Breaking

Special Needs Schools Stressed as Parents Neglect Responsibility

According to Oketcho, parents are expected to contribute Shillings 400,000 to cater for meals, scholastic materials, and utility bills. Part of the money is also used to pay contract staff.
Mulago school for the Deaf receiving food items and Scholastic materials

Audio 5

Special needs schools in Kampala are facing hard times because of the failure of parents to support their children.

Although the government fully reopened learning institutions nationwide on January 10th, 2022, special needs schools are yet to resume full operations because of several challenges.

Pius Oketcho is the headteacher of Mulago School for the Deaf. According to Oketcho, some parents are yet to send back their children almost three weeks after the government reopened schools.  

He explains that some parents have been calling the school to send them transport to return the learners to school while others claim that they don’t have money for fees and scholastic materials.  

//cue in;’’ There saying they ….  

Cue out…children to school,’’//   

Only 137 out of the 250 pupils enrolled at Mulago School for the Deaf have returned three weeks into the new term.

According to Oketcho, parents are expected to contribute Shillings 400,000 to cater for meals, scholastic materials, and utility bills.

Part of the money is also used to pay contract staff. He, however, says that not more than 50 parents meet their full obligation as many keep making empty promises.      

//cue in; ’’Capitation grant is ….

Cue out…something small,’’//   

According to Oketcho, although the government is expected to provide the school capitation grant, they are yet to receive money for this term, which has complicated their work. 

The government is expected to contribute Shillings 19,300 for each learner per term and they often receive between Shillings 700,000 and 800,000 per term as a capitation grant.   

Oketcho, who did not reveal how much they need to feed the over 200 children at Mulago School for the Deaf, said that they need 9000 kilograms of maize flour per term,300 kilograms of sugar, and 15 bags of beans.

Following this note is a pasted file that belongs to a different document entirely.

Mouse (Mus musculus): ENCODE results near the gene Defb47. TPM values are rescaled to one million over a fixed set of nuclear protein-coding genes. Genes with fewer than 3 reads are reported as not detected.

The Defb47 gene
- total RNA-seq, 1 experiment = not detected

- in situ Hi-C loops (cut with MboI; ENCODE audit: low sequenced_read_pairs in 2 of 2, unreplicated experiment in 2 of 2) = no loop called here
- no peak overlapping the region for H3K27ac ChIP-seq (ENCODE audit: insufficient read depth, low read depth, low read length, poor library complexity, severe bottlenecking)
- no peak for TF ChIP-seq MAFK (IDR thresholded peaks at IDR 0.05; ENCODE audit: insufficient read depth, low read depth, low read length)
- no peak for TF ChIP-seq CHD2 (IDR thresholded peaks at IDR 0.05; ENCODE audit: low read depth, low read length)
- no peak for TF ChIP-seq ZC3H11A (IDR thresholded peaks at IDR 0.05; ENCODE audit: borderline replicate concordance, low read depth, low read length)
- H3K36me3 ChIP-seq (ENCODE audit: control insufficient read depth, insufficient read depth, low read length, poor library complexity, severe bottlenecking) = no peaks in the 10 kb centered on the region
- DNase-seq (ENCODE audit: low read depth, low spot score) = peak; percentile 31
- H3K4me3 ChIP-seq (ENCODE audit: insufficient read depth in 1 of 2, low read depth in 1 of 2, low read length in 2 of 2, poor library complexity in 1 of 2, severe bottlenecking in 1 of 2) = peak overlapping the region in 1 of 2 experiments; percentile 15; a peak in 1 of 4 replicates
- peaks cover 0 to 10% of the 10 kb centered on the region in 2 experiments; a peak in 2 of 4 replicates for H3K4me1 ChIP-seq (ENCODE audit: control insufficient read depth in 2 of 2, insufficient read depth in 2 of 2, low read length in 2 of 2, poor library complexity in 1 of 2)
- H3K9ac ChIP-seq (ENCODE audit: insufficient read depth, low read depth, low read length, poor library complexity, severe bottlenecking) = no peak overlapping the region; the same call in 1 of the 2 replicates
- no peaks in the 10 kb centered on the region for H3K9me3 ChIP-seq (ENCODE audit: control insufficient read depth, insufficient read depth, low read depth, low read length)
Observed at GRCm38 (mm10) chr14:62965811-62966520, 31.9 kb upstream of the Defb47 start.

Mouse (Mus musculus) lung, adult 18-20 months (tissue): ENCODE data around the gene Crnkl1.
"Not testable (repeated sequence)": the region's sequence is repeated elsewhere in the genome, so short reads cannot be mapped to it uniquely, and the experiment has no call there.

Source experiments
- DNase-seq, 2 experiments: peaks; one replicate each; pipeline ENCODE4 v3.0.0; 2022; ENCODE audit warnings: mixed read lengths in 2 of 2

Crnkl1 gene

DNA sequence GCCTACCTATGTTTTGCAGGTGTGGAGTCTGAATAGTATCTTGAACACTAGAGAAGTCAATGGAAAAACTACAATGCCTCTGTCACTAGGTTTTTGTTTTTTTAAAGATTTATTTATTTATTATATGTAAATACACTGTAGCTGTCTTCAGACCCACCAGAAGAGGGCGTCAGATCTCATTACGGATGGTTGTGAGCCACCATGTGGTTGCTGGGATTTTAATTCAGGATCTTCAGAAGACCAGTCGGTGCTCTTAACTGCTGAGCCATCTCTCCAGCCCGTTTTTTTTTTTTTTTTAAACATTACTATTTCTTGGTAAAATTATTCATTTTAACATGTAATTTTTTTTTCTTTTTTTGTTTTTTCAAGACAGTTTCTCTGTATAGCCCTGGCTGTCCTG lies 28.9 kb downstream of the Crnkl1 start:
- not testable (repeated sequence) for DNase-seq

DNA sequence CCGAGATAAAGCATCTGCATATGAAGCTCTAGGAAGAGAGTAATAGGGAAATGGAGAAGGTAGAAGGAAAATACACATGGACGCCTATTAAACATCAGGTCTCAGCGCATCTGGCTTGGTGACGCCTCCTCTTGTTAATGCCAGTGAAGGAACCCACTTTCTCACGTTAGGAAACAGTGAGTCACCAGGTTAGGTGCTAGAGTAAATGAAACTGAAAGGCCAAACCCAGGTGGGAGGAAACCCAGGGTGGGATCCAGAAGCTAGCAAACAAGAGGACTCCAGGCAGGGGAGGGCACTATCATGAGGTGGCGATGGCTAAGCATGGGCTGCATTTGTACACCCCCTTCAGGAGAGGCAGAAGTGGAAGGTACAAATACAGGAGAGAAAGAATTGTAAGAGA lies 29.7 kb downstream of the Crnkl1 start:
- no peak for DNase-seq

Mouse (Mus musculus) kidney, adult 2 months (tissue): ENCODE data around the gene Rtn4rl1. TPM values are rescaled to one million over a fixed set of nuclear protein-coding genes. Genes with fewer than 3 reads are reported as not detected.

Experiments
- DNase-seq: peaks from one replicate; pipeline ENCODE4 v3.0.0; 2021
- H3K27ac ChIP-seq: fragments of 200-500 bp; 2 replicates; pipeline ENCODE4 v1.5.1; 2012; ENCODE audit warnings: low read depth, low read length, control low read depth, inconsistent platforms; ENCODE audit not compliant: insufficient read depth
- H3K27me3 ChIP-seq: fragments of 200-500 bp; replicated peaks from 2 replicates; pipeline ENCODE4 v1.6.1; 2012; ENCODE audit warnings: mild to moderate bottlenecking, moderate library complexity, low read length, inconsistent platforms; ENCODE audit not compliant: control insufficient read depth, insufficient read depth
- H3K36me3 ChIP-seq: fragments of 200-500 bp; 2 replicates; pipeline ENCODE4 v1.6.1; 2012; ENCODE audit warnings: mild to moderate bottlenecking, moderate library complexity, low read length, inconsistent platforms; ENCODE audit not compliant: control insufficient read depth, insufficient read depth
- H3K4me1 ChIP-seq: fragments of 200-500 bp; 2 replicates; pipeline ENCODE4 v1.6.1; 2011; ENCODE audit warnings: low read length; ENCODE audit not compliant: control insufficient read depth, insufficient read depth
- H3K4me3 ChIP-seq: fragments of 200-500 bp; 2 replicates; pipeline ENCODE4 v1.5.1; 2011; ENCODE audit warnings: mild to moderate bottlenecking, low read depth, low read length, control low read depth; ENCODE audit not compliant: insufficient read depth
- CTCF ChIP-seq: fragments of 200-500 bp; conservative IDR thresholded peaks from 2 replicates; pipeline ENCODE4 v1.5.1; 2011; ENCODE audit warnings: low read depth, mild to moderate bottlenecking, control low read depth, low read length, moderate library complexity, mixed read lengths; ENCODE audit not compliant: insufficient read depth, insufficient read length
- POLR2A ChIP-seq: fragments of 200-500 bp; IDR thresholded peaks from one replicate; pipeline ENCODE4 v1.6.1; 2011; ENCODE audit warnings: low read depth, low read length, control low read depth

The situation is not any different at Ntinda School for the Deaf. The headteacher, Juliet Mary Tumuhairwe, says that they have turned into beggars because most of the parents are not willing to meet their responsibilities towards their children’s education.   

She says that the school largely depends on well-wishers when it comes to feeding the children because most parents don’t pay fees. Learners pay Shillings 500,000 per term because Ntinda School for the deaf is a boarding school. 

However, Tumuhairwe, some parents fail even to contribute a single coin to the school.

//cue in; ’’Some do not even…  

Cue out…the accidents,”’//

According to Tumuhairwe, the school cannot shift all the problems on the COVID-19 pandemic, because even before the lockdown some parents were non-cooperative when it came to fulfilling their responsibilities. 

She believes that some parents intentionally ignore children with disabilities and prioritize their siblings.   

//Cue in;’’ Now we are …

 

 Cue out…we have a challenge,‘’//   

Bernadette Bwoni, the chairperson Mulago School for the Deaf Management Committee, says that the major challenge they are facing is parents who have continued to look at their children with learning disabilities as a curse.

//Cue in;’’Abazzadde bagamba…

  Cue out…batuwayo katono katono’’//   

Images 1

Keywords